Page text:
Juno rockets were among the most significant launch vehicles in the history of spaceflight. Juno formed a crucial link between American Cold War military missiles and the rockets first launched human beings toward another world.
A modified Redstone missile specifically designed to carry lightweight payloads into low Earth orbit (LEO). Otherwise identical to the three-stage Jupiter C, it had a fourth stage that remained attached to the satellite in orbit. To reflect its non-military role, its name was officially changed from Jupiter to Juno at the request of JPL (Jet Propulsion Laboratory) chief William Pickering on November 18, 1957. It later became Juno I to distinguish it from the Juno II. A Juno I successfully launched Explorer 1, the first American satellite on January 31, 1958, and two more in the same year placed Explorer 3 and Explorer 4 into orbit.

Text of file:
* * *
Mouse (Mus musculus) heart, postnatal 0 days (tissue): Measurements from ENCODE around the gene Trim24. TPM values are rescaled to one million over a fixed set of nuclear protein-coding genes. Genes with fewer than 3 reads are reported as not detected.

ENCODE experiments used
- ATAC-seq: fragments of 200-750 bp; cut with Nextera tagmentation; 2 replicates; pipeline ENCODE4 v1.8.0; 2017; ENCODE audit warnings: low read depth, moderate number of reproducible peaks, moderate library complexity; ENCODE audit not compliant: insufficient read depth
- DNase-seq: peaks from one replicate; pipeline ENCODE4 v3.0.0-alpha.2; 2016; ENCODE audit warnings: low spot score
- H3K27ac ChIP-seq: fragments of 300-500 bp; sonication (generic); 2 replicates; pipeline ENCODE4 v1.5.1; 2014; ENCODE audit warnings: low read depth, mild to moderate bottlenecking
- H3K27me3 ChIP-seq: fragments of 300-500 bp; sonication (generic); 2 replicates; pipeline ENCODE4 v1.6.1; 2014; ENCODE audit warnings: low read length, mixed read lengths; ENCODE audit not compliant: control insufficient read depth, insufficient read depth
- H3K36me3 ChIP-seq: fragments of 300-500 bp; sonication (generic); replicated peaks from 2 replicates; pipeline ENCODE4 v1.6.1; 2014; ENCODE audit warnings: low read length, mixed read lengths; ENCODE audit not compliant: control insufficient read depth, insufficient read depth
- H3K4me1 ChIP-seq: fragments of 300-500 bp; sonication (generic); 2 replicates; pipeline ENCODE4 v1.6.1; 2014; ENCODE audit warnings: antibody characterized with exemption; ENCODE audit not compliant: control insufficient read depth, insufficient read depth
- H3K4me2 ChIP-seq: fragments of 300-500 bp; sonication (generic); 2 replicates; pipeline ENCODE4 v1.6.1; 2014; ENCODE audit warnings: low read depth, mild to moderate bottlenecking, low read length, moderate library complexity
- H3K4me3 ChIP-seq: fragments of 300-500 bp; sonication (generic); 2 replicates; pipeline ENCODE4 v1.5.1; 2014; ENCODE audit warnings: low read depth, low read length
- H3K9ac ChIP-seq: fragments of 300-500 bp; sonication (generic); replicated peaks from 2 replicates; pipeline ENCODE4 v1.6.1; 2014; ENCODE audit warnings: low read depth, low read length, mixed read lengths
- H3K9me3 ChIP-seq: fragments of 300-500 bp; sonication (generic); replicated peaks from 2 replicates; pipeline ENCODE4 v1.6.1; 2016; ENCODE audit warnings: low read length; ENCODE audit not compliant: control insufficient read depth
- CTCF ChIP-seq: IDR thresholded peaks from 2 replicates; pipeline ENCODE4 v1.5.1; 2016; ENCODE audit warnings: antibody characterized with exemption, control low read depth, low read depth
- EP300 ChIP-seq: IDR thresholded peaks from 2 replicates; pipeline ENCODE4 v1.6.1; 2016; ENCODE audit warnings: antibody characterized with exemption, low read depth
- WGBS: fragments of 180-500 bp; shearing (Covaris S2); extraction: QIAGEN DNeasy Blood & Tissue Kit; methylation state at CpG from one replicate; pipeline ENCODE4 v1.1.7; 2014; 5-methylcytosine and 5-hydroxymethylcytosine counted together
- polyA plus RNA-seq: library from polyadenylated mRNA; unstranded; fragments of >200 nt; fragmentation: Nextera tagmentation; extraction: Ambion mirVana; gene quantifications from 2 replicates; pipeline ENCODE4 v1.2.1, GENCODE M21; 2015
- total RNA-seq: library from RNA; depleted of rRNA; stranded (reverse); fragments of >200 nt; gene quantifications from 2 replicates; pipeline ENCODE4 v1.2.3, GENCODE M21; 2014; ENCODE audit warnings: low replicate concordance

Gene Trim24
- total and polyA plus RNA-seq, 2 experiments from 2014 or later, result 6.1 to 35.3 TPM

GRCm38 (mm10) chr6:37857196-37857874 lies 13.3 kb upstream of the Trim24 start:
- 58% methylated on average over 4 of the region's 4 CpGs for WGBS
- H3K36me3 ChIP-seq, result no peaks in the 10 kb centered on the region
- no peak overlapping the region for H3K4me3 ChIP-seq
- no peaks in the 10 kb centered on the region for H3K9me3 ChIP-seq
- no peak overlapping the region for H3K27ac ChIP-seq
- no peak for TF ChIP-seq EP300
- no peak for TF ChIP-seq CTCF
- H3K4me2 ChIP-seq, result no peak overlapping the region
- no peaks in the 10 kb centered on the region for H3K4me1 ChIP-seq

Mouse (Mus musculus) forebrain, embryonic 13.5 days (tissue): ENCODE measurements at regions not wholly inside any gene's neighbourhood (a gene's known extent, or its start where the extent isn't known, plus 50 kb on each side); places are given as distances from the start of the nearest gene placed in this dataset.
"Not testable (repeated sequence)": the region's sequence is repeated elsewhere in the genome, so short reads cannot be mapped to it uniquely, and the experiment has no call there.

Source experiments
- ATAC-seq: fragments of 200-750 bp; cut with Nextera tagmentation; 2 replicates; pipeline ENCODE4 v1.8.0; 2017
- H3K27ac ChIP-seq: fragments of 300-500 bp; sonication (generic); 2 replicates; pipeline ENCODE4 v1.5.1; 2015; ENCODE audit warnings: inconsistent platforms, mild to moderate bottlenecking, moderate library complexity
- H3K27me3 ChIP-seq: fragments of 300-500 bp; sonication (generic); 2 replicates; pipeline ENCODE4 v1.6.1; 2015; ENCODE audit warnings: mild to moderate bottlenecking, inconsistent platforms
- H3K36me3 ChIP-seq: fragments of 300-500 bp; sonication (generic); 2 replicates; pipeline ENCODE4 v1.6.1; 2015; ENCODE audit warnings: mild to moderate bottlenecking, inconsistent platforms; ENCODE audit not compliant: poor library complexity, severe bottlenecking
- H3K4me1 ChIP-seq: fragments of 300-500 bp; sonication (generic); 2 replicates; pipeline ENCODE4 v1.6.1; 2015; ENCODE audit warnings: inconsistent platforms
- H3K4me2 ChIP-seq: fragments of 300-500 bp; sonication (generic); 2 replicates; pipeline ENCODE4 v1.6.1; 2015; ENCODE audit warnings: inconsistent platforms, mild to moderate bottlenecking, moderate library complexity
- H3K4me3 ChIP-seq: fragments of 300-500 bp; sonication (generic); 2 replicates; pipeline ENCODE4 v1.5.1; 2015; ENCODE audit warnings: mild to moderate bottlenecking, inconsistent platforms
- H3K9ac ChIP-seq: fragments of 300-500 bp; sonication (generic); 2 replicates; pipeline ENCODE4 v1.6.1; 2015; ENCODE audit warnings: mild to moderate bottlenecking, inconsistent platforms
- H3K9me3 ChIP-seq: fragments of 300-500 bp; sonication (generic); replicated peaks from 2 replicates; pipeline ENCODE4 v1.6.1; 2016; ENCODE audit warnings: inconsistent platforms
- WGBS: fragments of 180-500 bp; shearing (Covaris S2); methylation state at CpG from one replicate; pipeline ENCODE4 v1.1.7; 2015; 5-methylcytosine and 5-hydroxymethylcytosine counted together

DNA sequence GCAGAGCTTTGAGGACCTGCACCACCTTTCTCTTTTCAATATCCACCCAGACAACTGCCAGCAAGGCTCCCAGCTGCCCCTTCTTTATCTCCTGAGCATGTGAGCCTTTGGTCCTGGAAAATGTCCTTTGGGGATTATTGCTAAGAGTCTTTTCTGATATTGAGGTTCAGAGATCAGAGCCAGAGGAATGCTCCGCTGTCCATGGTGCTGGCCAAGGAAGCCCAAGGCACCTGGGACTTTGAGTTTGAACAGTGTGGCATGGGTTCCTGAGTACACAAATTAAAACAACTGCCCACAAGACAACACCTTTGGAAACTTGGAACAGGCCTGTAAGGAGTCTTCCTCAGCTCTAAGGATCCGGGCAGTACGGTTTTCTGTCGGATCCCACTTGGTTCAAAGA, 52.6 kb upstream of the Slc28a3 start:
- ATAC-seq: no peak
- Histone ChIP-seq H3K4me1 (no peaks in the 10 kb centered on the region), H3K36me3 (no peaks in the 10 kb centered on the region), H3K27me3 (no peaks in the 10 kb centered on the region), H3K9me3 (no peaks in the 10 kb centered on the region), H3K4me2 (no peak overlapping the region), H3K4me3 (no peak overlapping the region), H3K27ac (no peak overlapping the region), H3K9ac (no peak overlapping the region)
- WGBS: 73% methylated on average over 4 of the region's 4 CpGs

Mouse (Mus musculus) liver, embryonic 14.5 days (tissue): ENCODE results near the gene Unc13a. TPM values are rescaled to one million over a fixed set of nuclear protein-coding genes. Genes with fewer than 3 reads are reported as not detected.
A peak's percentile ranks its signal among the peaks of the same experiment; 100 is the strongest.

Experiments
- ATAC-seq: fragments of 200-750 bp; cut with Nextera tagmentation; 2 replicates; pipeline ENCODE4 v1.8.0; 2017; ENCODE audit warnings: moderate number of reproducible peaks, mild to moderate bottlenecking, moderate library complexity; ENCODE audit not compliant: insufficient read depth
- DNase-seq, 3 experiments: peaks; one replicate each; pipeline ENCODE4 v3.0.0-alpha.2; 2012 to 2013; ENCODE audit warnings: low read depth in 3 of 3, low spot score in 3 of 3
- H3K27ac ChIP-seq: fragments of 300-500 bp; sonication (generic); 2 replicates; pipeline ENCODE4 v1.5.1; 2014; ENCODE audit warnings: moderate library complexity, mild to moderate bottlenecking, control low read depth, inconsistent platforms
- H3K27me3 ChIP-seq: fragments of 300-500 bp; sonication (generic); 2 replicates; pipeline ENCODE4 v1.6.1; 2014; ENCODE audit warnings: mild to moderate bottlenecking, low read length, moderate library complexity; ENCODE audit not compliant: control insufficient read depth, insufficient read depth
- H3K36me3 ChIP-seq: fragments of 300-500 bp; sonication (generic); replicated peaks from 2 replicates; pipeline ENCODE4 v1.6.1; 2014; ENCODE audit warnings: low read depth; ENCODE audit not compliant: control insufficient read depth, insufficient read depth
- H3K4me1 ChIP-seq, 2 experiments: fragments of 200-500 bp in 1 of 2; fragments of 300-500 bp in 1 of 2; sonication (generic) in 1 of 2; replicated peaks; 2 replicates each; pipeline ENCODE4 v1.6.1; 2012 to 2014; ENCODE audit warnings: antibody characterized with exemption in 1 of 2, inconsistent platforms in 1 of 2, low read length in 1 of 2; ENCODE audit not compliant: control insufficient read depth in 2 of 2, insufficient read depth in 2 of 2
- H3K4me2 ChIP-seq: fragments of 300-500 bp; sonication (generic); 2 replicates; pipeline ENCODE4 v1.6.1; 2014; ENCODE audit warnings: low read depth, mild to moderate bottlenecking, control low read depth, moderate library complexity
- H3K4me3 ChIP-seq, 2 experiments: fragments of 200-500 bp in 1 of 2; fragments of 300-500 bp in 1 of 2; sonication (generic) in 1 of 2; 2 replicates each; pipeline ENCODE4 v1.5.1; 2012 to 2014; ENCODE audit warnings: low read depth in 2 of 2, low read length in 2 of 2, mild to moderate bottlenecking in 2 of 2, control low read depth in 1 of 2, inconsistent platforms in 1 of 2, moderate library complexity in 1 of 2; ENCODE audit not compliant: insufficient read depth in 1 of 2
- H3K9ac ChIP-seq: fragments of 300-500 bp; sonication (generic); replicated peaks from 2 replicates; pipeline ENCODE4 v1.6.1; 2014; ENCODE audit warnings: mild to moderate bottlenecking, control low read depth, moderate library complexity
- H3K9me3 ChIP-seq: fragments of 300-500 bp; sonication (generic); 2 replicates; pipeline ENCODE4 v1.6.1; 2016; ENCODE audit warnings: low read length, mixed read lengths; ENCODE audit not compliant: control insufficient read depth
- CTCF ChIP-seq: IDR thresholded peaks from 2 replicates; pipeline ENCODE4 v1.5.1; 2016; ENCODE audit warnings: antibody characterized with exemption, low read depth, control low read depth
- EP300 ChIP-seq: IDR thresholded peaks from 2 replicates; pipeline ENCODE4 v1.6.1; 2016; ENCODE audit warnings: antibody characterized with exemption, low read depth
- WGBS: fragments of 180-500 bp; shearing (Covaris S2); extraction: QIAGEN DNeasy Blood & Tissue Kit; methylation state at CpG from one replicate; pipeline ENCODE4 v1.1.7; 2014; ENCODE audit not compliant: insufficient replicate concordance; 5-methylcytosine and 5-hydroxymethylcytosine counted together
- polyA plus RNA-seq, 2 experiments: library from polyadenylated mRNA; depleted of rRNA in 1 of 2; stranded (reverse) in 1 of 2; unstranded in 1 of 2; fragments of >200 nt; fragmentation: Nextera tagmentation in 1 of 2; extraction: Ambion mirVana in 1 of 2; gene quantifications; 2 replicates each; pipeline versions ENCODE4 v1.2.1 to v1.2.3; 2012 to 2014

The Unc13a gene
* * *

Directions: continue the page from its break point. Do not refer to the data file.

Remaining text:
A marriage of a Jupiter first stage and Juno I upper stages capable of delivering a 45-kilogram payload into LEO. The Juno name was also applied to the next generation of space launch vehicles designed by the Army Ballistic Missile Agency (ABMA), including a proposed Juno V super-booster. Eventually, the Juno program was transferred to NASA and renamed Saturn. Thus, the pioneering work of the ABMA, culminating in the successful use of Juno I and Juno II, led directly to the development of the rockets that would carry astronauts to the Moon.